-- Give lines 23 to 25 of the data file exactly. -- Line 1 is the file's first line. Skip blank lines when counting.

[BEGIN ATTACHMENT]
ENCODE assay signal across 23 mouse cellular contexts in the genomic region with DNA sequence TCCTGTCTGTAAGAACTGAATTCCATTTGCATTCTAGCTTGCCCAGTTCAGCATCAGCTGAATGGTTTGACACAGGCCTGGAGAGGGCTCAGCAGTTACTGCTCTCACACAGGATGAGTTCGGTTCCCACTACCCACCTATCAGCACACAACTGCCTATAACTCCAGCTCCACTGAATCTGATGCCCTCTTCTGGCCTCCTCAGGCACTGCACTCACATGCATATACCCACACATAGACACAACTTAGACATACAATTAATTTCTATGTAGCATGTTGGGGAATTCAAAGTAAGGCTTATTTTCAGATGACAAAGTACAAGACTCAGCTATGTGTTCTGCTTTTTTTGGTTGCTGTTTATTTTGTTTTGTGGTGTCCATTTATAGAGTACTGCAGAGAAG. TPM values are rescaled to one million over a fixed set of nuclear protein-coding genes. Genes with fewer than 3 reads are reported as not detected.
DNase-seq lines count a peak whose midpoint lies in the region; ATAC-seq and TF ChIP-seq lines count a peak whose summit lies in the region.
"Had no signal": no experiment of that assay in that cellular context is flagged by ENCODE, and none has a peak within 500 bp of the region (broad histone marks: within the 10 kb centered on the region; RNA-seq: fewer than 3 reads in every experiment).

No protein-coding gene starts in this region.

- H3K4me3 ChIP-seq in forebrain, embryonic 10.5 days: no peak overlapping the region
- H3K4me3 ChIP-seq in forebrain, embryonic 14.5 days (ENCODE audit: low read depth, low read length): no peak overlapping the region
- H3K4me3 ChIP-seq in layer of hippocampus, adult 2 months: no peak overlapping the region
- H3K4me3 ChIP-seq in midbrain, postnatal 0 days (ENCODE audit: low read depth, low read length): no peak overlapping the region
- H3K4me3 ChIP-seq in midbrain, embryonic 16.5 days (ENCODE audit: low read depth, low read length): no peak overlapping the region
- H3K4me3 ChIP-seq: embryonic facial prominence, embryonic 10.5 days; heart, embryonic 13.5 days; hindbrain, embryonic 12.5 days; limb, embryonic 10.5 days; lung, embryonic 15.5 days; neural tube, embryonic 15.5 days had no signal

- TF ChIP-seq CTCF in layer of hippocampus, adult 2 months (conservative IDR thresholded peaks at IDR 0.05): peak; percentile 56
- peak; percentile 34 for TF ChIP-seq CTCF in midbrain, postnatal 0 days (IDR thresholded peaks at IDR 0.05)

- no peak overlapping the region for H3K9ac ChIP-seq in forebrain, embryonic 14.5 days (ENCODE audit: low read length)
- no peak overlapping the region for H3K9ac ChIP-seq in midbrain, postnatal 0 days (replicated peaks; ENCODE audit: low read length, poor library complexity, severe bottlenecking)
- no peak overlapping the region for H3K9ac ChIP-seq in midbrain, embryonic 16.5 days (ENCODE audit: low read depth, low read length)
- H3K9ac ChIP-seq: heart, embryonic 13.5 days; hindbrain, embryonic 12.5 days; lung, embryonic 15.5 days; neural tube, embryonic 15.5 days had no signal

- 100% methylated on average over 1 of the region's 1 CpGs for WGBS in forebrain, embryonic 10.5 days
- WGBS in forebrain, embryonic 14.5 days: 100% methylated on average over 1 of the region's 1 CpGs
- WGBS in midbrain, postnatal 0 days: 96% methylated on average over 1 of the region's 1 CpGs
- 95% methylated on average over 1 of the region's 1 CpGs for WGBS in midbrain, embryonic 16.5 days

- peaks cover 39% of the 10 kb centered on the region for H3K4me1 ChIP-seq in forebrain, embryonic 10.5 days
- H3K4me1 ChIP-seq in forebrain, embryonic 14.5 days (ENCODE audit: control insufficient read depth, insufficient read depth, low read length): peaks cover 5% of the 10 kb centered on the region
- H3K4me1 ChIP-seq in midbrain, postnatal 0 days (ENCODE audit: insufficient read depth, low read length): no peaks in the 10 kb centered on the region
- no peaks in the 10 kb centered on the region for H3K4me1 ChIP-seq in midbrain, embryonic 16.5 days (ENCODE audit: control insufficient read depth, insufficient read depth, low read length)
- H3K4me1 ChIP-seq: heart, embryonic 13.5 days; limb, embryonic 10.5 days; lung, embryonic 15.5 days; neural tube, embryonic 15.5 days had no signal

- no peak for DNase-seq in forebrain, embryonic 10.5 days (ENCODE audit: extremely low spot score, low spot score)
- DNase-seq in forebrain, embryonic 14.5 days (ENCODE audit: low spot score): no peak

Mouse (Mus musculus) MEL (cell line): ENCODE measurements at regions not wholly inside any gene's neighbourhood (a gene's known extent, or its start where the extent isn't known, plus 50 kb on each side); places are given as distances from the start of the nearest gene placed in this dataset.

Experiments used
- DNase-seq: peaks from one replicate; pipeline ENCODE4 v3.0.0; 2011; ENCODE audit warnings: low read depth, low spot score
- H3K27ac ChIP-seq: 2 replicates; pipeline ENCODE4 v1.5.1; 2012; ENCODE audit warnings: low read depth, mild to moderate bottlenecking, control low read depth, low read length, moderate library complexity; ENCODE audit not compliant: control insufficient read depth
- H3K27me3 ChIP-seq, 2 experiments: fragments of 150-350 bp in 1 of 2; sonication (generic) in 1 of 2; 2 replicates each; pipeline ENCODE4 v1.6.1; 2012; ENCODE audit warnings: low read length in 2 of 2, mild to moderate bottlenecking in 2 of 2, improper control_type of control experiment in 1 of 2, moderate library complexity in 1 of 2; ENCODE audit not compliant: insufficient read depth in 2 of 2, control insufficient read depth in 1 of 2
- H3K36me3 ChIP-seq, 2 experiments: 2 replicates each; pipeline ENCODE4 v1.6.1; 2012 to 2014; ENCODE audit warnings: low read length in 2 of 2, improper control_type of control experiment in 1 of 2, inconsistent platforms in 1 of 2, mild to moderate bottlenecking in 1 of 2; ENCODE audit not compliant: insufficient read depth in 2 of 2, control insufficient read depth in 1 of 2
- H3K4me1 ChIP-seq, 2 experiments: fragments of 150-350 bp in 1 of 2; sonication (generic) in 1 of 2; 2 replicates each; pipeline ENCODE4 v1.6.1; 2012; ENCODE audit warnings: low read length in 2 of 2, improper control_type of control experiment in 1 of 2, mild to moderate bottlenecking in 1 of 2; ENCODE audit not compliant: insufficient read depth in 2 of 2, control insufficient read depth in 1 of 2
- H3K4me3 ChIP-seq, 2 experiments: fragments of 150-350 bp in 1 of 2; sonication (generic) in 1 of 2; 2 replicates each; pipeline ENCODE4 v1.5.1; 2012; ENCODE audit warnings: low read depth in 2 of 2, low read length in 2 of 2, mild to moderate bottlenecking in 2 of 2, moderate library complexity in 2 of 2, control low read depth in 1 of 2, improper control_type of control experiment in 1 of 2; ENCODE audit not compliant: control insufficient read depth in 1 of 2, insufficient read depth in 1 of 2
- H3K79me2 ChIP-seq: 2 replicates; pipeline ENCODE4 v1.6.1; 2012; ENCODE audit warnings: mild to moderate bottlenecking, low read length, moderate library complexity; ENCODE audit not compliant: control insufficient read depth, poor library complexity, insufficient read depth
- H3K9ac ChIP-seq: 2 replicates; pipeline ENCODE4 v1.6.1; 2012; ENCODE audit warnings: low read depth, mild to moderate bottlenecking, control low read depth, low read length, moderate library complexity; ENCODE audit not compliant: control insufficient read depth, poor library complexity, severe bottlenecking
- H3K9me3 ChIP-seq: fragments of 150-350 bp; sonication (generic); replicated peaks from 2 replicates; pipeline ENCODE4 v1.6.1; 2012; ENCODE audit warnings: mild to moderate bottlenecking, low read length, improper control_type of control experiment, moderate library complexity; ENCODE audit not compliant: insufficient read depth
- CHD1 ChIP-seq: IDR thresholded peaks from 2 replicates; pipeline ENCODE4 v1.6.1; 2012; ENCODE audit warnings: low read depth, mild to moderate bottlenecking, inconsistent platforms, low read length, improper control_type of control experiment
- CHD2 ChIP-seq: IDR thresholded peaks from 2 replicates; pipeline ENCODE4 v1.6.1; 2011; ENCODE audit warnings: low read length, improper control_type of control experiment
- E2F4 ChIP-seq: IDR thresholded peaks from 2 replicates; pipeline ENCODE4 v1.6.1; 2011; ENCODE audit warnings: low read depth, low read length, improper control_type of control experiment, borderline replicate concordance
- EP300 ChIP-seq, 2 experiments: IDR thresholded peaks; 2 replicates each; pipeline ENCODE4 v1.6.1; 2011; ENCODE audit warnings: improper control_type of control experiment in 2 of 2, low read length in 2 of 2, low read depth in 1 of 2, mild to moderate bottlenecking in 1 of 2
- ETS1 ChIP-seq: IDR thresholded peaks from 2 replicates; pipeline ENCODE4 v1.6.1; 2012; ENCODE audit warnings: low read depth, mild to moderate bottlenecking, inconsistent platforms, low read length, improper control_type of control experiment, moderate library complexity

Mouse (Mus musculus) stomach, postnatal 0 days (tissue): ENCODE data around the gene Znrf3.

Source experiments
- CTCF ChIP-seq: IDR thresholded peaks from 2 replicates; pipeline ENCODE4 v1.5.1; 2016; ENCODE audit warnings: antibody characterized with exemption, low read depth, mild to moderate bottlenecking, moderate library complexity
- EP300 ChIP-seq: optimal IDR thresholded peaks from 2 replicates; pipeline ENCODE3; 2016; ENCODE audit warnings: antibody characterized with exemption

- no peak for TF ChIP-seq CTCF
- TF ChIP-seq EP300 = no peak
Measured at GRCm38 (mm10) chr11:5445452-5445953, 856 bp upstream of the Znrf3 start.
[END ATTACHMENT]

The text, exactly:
- H3K4me1 ChIP-seq in midbrain, postnatal 0 days (ENCODE audit: insufficient read depth, low read length): no peaks in the 10 kb centered on the region
- no peaks in the 10 kb centered on the region for H3K4me1 ChIP-seq in midbrain, embryonic 16.5 days (ENCODE audit: control insufficient read depth, insufficient read depth, low read length)
- H3K4me1 ChIP-seq: heart, embryonic 13.5 days; limb, embryonic 10.5 days; lung, embryonic 15.5 days; neural tube, embryonic 15.5 days had no signal